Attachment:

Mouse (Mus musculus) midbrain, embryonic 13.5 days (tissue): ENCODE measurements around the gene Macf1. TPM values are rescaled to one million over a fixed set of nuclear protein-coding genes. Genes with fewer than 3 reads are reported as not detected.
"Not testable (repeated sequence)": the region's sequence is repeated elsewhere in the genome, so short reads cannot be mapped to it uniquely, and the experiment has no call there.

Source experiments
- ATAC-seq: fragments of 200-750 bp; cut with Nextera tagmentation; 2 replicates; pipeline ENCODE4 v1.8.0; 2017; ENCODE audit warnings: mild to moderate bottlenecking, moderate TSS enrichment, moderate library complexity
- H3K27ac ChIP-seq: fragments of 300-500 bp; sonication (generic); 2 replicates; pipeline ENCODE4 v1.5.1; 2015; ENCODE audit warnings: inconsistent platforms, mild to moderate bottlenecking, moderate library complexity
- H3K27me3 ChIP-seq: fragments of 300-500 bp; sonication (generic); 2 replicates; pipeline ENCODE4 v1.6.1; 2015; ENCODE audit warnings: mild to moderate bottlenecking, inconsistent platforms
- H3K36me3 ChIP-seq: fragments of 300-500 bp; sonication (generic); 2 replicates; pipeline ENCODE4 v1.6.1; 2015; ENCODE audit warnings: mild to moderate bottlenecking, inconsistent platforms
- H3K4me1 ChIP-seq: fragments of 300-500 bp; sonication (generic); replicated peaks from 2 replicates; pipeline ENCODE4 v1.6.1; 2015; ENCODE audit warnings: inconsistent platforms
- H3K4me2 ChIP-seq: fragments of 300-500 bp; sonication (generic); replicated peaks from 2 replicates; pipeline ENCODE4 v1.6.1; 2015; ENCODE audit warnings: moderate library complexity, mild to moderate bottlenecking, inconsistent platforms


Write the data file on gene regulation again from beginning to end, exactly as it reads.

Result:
Mouse (Mus musculus) midbrain, embryonic 13.5 days (tissue): ENCODE measurements around the gene Macf1. TPM values are rescaled to one million over a fixed set of nuclear protein-coding genes. Genes with fewer than 3 reads are reported as not detected.
"Not testable (repeated sequence)": the region's sequence is repeated elsewhere in the genome, so short reads cannot be mapped to it uniquely, and the experiment has no call there.

Source experiments
- ATAC-seq: fragments of 200-750 bp; cut with Nextera tagmentation; 2 replicates; pipeline ENCODE4 v1.8.0; 2017; ENCODE audit warnings: mild to moderate bottlenecking, moderate TSS enrichment, moderate library complexity
- H3K27ac ChIP-seq: fragments of 300-500 bp; sonication (generic); 2 replicates; pipeline ENCODE4 v1.5.1; 2015; ENCODE audit warnings: inconsistent platforms, mild to moderate bottlenecking, moderate library complexity
- H3K27me3 ChIP-seq: fragments of 300-500 bp; sonication (generic); 2 replicates; pipeline ENCODE4 v1.6.1; 2015; ENCODE audit warnings: mild to moderate bottlenecking, inconsistent platforms
- H3K36me3 ChIP-seq: fragments of 300-500 bp; sonication (generic); 2 replicates; pipeline ENCODE4 v1.6.1; 2015; ENCODE audit warnings: mild to moderate bottlenecking, inconsistent platforms
- H3K4me1 ChIP-seq: fragments of 300-500 bp; sonication (generic); replicated peaks from 2 replicates; pipeline ENCODE4 v1.6.1; 2015; ENCODE audit warnings: inconsistent platforms
- H3K4me2 ChIP-seq: fragments of 300-500 bp; sonication (generic); replicated peaks from 2 replicates; pipeline ENCODE4 v1.6.1; 2015; ENCODE audit warnings: moderate library complexity, mild to moderate bottlenecking, inconsistent platforms